When you walk into the weight room at the gym to crush your legs, do you instantly feel a feeling of dread when you see a barbell or dumbbell? If you do, you might be suffering from a severe case of training monotony.
However, this is not a reason to overlook your lower body. At the end of the day, lower-body strength is a huge part of your athleticism. It may be time to differ your routine by combining lower-body kettlebell movements.
You can swing and move the kettlebell in ways that are difficult, or even impossible, to replicate with dumbbells and barbells. Their unique characteristics open up a wide range of new exercises that can provide the boost you need in order to increase your strength, size and power. Kettlebell exercises can make your workouts fun as well as exciting again.
What Are Your Fitness Goals?
If your overall fitness goals are fat loss, increasing strength, toning your lower body or increasing your ability to move faster or more effectively then kettlebell leg exercises are incredibly important.
Research shows that exercises which are focused on the lower body have more of a carryover to the upper body as opposed to that which upper body exercises do to the lower body.
So, if you have the option, working on your lower body will have a more significant impact on your health in general as opposed to upper body exercises.
Adding Kettlebells To Your Exercise Routine
If you’re eager to add kettlebells to your workout routine, these lower-body kettlebell exercises are a great place to start. While they specifically focus on muscles in your lower half — such as the glutes, hamstrings, and quads — these also recruit other muscle groups across your entire body. In particular, your core has to engage throughout in order to keep your body stable as you perform these compound exercises.
As you do these lower-body kettlebell exercises, constantly keep form top of mind and listen to your body. Prioritise quality over quantity and only train with weights which enable you to use safe form and technique. If you have a rep which is noticeably slower as opposed to the previous reps – or that doesn’t feel as engaged – end the set. There isn’t a rep or a weight out there which is worth injuring yourself over.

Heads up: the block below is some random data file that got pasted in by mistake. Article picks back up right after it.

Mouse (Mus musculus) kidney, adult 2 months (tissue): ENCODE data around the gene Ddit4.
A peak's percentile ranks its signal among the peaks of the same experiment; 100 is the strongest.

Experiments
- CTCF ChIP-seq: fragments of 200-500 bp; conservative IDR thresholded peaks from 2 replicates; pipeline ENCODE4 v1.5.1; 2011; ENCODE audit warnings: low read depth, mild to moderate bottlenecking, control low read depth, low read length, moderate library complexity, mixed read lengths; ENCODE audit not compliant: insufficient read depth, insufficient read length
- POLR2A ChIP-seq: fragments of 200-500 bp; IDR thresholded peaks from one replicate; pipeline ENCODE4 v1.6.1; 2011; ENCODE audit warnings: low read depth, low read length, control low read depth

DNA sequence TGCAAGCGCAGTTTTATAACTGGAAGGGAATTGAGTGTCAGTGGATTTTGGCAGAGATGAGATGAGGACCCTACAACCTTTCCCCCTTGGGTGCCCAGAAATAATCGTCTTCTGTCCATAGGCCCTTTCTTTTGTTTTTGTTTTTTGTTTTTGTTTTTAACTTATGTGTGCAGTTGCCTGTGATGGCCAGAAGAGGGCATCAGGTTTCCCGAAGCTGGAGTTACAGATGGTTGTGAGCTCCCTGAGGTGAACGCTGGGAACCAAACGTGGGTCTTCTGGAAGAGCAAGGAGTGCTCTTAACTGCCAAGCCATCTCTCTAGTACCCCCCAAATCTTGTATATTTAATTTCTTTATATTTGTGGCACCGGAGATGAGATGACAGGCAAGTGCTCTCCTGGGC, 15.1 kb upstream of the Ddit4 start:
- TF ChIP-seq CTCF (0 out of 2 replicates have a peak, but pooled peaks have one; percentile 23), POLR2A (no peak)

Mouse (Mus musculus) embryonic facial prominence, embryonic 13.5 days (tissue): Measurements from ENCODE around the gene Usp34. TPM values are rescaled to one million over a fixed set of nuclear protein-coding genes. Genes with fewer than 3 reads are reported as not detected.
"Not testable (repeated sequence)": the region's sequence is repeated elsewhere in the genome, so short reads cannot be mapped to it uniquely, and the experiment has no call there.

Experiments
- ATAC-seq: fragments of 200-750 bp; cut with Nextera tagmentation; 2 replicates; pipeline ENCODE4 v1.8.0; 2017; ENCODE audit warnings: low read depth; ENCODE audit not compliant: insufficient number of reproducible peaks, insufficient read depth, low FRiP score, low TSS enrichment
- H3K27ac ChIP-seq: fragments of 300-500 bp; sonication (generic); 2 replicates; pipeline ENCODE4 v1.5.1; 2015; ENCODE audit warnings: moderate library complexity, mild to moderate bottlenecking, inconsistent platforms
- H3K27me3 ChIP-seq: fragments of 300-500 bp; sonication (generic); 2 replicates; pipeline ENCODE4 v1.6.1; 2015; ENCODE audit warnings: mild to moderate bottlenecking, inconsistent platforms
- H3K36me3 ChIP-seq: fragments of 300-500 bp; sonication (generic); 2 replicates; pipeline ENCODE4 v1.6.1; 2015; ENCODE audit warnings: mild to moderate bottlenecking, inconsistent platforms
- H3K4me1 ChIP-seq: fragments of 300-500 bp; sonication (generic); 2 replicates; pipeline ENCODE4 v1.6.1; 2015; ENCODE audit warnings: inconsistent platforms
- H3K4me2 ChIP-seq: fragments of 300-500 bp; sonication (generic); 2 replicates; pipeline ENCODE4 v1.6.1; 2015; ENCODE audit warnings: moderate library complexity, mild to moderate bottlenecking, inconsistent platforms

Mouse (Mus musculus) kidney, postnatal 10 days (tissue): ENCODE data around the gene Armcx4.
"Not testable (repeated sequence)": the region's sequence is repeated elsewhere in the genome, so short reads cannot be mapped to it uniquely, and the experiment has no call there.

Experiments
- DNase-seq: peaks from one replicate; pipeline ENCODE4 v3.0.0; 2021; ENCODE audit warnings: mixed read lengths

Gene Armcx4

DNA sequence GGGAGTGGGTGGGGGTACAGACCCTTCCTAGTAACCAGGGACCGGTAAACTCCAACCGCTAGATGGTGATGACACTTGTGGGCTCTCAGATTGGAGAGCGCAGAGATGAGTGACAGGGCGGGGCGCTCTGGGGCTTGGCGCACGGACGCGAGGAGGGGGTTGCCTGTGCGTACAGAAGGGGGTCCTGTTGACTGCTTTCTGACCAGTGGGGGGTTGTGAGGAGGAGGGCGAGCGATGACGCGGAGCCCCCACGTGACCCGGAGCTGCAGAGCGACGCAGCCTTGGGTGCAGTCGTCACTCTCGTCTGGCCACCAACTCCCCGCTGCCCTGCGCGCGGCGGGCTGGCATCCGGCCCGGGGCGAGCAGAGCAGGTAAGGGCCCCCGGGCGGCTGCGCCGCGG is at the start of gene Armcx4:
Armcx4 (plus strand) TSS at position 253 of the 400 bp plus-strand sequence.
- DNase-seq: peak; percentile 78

What’s The Correct Form For Kettlebell Squats?
Before you dive into the biomechanics of the fundamental squat, know that your form will look a bit different depending upon the exact type of kettlebell squat that you’re performing. But no matter how you’re squatting, it’s vital to have a solid foundation before you calmly pick up a weight and try a complicated or heavy-loaded exercise.
For a basic kettlebell squat, begin by standing with your feet roughly shoulder-width apart. Note that the precise distance from foot to foot, as well as the angle at which your toes are pointed out, will be different depending on your individual biomechanics.
Once your feet are in their correct place, stand tall in a vertical plank position. Draw your shoulders down as well as away from your ears. Brace your abs and glutes. Tighten your quads and lift your kneecaps. As you sit down into your squat, stimulating your core will assist with stabilising your spine so that you can efficiently drive into the floor and pop back up to standing. Keeping this “straight spine — or when your lower back has its normal, minor inward curve (the lumbar curve) and the upper back has its natural, minor outward curve (the thoracic curve) — is an essential safety step. “
At the lower end of your range of motion, check in on your knees and ensure that they’re not pushing outward or carving in, which could harm your knees. And then, push through the centre of your foot. Stand straight back up into that vertical plank position.
Kettlebells are a great addition to your workouts. If you want to learn more ways about how to use them, you need to do our Kettlebells Instructor Course. Follow this link for more information.